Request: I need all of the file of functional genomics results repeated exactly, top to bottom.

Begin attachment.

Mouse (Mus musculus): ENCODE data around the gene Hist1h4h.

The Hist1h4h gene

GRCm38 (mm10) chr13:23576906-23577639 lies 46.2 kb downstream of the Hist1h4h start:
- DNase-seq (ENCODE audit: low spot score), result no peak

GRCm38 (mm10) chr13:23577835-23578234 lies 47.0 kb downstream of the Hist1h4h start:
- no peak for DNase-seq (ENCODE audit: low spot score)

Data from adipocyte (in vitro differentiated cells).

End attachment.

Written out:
Mouse (Mus musculus): ENCODE data around the gene Hist1h4h.

The Hist1h4h gene

GRCm38 (mm10) chr13:23576906-23577639 lies 46.2 kb downstream of the Hist1h4h start:
- DNase-seq (ENCODE audit: low spot score), result no peak

GRCm38 (mm10) chr13:23577835-23578234 lies 47.0 kb downstream of the Hist1h4h start:
- no peak for DNase-seq (ENCODE audit: low spot score)

Data from adipocyte (in vitro differentiated cells).